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I have a long-haul flight with Scoot airline, and they have this weird rule:

Consumption of outside food and beverages is not allowed on board.

I've even read reports that Scoot flight attendants can actually ask passengers to put their food away.

I don't know what you think about this, but I'm going to bring some non-offensive sandwiches anyway. Now, what would be the worst-case scenario if a flight attendant asks me to hide my sandwich, but I disobey? I can't imagine any sensible way to prevent me from eating, given that I don't cause any distress to other passengers.

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    The worst case scenario usually is that the crew decide decide your insubordination constitutes interference with their responsibilities, or signifies someone who is a safety/security risk, and you are met by authorities when you land who threaten you with criminal or civil penalties. While I think it unlikely it would come to that over a sandwich, the airline could impose other sanctions, since you had agreed to follow all their rules when you bought the ticket. Besides, the flight attendant didn't invent the rule; register your disagreement to management and in the marketplace, not on board. – choster Oct 30 '17 at 18:29
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    Or better still don't fly on an airline whose rules you don't like. – Patricia Shanahan Oct 30 '17 at 18:54
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    @PatriciaShanahan you have a point, but better alternatives would cost me around $200 more (I need only one-way ticket, but with higher quality airlines I'd have to pay for RT). If necessary, for $200 I'd choose to starve for 11 hours anyway. – modular Oct 30 '17 at 20:30
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    For some part of an 11 hour flight I would expect the cabin to be dark and I would eat at that time. I had never heard of unbundling food from the deal on long haul before, although it's common on short haul. – user16259 Oct 30 '17 at 21:08
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    Part of that $200 difference is that they are using food as a profit center, and get more profit if they limit people to their food. – Patricia Shanahan Oct 30 '17 at 21:32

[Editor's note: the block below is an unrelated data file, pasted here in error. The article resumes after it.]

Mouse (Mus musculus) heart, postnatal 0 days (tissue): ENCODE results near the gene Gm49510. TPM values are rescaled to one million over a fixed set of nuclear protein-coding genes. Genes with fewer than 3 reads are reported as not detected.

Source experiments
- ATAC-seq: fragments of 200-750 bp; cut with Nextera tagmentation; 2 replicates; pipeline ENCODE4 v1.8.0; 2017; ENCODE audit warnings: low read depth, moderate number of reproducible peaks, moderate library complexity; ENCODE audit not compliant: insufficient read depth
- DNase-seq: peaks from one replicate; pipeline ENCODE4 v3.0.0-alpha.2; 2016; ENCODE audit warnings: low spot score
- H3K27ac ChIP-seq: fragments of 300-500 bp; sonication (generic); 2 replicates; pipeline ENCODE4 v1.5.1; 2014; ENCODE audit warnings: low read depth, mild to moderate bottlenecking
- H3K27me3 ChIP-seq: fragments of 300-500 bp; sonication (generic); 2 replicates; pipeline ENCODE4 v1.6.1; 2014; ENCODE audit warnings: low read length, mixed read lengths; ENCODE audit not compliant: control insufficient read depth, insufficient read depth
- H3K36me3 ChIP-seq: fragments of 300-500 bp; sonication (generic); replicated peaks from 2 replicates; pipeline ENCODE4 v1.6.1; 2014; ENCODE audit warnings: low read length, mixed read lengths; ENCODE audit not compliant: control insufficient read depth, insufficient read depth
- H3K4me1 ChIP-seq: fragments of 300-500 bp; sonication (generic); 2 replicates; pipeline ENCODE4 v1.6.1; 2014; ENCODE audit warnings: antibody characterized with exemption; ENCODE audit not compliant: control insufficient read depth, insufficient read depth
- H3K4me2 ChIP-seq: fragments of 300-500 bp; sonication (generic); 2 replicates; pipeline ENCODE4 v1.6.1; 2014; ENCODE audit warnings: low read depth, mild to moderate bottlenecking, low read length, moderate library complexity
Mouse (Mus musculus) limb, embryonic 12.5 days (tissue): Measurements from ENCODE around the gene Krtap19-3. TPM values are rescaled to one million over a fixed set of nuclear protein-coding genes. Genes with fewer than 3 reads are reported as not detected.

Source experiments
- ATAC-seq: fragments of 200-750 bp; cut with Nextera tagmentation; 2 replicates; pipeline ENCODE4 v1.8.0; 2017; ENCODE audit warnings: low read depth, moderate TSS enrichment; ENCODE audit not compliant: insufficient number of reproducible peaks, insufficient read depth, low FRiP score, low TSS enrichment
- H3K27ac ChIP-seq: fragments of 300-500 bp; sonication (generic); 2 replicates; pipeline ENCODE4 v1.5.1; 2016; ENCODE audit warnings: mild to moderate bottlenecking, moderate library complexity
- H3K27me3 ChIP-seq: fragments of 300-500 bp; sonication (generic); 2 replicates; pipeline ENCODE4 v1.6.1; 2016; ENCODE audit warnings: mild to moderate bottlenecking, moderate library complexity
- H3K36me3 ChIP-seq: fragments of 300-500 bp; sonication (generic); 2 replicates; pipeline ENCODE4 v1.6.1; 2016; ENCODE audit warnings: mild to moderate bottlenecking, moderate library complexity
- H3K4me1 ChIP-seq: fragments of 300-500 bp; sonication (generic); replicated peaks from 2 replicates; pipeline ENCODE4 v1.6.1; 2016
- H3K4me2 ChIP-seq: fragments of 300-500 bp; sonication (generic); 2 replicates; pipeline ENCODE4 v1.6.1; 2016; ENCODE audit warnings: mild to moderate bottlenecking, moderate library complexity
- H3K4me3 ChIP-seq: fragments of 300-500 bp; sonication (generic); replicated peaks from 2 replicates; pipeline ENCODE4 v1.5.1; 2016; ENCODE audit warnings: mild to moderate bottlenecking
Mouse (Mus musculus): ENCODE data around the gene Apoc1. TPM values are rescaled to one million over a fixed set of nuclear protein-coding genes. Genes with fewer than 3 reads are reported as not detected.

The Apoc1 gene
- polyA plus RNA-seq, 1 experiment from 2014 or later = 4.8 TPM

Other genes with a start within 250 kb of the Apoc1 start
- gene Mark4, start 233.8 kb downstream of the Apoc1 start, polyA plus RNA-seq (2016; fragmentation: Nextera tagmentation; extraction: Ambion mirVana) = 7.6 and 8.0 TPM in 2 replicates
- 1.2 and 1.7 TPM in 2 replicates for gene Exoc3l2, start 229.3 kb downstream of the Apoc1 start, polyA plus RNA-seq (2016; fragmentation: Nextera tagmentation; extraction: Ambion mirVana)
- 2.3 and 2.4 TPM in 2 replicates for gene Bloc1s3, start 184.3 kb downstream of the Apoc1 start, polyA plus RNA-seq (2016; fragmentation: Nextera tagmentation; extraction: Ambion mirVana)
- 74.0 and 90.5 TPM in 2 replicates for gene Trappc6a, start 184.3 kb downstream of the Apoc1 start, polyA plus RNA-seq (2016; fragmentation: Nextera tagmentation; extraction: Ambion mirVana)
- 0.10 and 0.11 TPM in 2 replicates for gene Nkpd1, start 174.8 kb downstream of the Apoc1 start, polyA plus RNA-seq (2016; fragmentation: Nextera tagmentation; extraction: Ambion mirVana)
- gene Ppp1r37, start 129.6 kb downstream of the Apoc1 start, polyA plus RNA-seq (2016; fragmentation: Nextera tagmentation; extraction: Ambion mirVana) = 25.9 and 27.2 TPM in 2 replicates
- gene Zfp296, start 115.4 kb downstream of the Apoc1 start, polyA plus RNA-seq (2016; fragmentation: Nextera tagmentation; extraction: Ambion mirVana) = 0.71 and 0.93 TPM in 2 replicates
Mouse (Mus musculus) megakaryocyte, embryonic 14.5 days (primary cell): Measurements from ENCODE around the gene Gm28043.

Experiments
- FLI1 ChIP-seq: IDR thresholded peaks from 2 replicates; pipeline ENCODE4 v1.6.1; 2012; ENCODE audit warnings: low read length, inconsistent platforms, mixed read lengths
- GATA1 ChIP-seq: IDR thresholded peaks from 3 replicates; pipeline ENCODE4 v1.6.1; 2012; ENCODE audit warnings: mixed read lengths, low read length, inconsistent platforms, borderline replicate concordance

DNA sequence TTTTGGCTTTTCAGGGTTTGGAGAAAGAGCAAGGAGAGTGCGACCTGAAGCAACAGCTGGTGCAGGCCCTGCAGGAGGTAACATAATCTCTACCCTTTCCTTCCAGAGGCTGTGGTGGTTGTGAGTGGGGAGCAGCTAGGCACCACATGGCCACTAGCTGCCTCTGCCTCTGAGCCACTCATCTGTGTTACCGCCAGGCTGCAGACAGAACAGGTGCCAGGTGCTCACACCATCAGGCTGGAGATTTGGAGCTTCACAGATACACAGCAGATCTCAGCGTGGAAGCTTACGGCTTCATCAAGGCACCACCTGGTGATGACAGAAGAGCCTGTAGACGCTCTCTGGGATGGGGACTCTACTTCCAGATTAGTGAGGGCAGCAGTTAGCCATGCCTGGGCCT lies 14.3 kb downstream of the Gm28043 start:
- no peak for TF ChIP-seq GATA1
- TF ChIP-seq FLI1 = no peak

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In legal theory, disobeying instructions from cabin crew is a crime in most jurisdictions and you could theoretically be arrested.

In practice, and I say this having flown long-haul flights on Scoot a few times, the cabin crew is running around understaffed and has bigger things to worry about than inspecting whether your sandwich is authorised or not. If you're still worried, eat during meal service right after the trolley has passed you, potentially deploying additional camouflage by purchasing an officially approved drink to wash down your sandwich.

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Just don't take a whole pile of McDonalds or KFC on board. At Changi even flights to Oz now don't get screened at the aircraft door. I've never been asked to put a sandwich away. Subway might be a little risky though. But this is how they get you in SE Asia which is pedantic about T&C's. Yes strictly legally you are disobeying a crew order. That's actually where they can get you. Doesn't matter if its about food or anything else. instructions are instructions. So they make it about food. Its a dirty and nasty money grabbing tactic that exploits these loopholes that the national laws of SEA countries inadvertently allow this to happen.

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